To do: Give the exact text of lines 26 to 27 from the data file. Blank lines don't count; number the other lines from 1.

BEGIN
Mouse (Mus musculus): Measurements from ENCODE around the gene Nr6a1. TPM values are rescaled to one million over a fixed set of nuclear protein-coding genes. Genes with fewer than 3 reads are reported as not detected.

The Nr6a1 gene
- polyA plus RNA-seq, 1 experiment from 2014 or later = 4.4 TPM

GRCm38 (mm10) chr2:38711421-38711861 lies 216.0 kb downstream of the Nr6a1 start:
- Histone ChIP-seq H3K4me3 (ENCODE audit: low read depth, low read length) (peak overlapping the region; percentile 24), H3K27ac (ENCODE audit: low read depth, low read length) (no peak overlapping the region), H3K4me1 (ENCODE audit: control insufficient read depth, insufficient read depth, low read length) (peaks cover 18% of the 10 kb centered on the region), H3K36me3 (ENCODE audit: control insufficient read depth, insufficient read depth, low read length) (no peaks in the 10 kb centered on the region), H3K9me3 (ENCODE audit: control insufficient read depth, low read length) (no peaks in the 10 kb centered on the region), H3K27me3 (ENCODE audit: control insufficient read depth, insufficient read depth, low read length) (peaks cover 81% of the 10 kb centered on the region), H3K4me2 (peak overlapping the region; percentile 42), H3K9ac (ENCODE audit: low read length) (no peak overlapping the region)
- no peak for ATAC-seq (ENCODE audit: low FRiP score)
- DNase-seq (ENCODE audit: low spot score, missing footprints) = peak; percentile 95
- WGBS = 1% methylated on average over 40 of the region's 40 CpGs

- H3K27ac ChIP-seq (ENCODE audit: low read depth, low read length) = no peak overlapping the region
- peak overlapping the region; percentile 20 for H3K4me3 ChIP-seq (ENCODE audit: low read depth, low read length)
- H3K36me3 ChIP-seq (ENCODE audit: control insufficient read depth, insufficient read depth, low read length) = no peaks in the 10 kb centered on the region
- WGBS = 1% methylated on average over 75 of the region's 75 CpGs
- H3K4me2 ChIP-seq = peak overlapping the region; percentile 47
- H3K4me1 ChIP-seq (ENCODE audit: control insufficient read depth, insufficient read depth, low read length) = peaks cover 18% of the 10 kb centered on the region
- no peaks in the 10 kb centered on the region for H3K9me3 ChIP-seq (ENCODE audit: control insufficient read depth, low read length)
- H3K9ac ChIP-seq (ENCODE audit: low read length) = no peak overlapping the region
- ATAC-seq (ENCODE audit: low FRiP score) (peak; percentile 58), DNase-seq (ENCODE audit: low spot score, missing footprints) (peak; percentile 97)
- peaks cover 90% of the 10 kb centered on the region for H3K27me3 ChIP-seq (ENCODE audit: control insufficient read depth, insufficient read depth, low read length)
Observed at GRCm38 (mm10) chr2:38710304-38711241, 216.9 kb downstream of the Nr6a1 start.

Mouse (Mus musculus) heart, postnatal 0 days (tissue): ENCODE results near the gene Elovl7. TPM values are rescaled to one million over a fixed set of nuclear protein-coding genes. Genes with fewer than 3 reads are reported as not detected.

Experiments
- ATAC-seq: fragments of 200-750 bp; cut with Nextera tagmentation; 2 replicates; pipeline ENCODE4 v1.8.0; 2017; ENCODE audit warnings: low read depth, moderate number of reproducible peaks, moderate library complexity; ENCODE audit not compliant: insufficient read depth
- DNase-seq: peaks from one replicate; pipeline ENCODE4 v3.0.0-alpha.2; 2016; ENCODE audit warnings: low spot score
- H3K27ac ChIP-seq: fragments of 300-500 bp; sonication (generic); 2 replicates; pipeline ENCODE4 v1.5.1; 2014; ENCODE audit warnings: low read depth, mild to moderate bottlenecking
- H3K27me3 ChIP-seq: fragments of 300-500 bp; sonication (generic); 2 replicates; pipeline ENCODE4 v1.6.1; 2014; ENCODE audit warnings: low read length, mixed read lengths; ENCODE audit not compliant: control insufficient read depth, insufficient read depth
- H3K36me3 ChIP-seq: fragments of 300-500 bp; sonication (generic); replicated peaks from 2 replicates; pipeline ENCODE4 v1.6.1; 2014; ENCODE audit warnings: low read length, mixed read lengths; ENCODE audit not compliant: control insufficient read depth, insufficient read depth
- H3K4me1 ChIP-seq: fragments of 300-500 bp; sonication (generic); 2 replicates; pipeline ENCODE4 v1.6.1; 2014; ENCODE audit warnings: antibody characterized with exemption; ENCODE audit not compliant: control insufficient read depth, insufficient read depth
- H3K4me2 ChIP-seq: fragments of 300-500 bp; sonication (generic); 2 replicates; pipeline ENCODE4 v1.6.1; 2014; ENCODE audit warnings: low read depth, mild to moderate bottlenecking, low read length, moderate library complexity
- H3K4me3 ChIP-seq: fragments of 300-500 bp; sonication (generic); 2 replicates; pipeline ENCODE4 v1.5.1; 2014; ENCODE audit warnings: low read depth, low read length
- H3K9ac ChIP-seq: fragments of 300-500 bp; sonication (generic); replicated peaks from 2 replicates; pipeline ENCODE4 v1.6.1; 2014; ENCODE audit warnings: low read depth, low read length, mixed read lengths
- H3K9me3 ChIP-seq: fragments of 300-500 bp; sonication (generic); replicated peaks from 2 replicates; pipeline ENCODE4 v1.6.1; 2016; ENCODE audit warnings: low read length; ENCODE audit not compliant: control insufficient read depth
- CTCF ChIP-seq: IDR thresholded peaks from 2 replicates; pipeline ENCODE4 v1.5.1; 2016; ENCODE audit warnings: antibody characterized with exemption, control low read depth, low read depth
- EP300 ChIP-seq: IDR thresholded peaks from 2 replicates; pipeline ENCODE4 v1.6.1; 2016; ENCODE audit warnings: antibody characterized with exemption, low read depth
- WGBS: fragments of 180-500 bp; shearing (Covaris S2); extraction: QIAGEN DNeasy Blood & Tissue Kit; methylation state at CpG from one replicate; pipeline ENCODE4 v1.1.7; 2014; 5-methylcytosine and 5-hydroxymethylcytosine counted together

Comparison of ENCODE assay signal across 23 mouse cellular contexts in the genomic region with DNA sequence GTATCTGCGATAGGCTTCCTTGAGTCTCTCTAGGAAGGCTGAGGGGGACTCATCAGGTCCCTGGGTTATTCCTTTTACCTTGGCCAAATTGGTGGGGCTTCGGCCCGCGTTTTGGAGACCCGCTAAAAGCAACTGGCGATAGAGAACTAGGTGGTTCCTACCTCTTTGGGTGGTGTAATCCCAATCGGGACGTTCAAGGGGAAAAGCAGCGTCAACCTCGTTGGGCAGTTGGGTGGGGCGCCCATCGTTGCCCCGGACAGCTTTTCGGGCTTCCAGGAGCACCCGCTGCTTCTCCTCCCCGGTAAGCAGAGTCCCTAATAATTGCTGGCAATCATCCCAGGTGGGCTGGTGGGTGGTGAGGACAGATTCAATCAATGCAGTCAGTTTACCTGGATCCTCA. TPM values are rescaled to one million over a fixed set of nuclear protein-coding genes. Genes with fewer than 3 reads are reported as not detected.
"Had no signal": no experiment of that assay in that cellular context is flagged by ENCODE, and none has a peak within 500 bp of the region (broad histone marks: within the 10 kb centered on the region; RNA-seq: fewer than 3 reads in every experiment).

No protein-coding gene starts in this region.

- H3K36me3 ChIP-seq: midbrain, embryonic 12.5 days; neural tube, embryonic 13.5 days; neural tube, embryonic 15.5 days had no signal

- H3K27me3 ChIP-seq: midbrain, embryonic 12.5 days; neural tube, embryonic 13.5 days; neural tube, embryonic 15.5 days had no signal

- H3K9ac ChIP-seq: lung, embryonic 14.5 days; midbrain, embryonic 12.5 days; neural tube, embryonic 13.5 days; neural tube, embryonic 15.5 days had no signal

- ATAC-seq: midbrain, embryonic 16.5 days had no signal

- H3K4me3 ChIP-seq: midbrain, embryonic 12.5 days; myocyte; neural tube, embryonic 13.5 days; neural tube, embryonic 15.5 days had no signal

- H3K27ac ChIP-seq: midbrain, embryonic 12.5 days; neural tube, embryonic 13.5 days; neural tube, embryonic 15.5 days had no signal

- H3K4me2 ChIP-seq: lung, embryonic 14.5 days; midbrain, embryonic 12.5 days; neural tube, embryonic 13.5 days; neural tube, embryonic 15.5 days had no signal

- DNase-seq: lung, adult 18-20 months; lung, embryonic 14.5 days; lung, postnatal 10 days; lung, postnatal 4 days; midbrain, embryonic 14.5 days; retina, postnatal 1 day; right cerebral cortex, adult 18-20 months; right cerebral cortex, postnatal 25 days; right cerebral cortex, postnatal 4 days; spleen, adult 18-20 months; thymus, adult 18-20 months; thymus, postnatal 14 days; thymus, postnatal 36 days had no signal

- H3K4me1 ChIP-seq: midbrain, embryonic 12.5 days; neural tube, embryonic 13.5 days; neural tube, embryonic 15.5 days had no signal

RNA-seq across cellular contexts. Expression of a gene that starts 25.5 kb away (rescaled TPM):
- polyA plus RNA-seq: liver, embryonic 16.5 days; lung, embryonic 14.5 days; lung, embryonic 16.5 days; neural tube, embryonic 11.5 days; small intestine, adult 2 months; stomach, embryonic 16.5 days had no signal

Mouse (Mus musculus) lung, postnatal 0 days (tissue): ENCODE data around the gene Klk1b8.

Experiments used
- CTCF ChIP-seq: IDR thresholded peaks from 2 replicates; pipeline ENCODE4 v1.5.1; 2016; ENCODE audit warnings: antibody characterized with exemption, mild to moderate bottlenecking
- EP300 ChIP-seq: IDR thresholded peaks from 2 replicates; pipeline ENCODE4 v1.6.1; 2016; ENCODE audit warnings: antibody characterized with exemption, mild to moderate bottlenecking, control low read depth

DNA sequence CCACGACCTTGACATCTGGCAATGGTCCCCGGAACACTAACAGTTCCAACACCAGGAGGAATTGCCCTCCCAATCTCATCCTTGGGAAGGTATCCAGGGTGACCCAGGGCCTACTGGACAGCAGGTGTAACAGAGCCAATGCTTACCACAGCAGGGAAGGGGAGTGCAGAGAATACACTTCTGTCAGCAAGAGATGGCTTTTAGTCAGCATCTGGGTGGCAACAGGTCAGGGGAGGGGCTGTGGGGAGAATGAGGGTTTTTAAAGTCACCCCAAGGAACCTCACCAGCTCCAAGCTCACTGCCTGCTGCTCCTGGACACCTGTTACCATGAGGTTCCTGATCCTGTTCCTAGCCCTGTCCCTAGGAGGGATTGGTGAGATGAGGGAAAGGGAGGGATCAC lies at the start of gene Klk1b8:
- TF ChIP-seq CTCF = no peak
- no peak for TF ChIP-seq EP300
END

- H3K36me3 ChIP-seq: fragments of 300-500 bp; sonication (generic); replicated peaks from 2 replicates; pipeline ENCODE4 v1.6.1; 2014; ENCODE audit warnings: low read length, mixed read lengths; ENCODE audit not compliant: control insufficient read depth, insufficient read depth
- H3K4me1 ChIP-seq: fragments of 300-500 bp; sonication (generic); 2 replicates; pipeline ENCODE4 v1.6.1; 2014; ENCODE audit warnings: antibody characterized with exemption; ENCODE audit not compliant: control insufficient read depth, insufficient read depth